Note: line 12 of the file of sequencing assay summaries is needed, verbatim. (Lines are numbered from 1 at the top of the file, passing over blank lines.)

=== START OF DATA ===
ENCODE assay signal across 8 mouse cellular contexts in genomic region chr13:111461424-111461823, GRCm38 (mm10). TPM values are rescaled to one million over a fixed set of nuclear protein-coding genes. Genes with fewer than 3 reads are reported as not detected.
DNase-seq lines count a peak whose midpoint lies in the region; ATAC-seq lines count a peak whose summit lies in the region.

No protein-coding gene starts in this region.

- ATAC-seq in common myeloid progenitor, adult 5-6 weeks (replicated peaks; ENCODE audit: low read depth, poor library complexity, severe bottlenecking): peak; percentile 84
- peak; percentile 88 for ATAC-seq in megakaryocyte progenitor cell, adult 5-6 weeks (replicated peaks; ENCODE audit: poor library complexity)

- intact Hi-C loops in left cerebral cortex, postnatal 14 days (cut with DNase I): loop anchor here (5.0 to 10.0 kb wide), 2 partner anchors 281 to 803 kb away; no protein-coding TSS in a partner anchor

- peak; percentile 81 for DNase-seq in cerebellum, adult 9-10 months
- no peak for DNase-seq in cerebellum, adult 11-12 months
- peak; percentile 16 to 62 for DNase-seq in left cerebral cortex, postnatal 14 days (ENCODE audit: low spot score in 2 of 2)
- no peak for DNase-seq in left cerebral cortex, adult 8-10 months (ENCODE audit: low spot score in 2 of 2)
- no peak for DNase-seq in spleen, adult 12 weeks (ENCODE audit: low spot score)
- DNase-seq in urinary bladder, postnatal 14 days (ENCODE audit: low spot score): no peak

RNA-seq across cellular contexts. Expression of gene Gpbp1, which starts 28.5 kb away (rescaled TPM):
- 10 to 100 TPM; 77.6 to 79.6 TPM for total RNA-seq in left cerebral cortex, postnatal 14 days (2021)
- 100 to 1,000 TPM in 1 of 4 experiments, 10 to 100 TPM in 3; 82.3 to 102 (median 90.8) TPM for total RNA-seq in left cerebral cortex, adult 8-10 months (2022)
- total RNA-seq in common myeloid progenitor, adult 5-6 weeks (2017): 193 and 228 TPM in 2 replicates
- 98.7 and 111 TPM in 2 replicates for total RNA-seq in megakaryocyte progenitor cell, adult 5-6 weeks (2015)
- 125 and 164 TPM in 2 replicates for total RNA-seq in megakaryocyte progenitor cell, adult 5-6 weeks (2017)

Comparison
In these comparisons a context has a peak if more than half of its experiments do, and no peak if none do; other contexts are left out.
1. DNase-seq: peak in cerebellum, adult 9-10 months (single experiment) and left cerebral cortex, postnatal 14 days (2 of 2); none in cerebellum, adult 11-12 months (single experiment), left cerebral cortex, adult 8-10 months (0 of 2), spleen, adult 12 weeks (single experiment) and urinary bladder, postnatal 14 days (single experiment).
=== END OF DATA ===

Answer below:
- DNase-seq in urinary bladder, postnatal 14 days (ENCODE audit: low spot score): no peak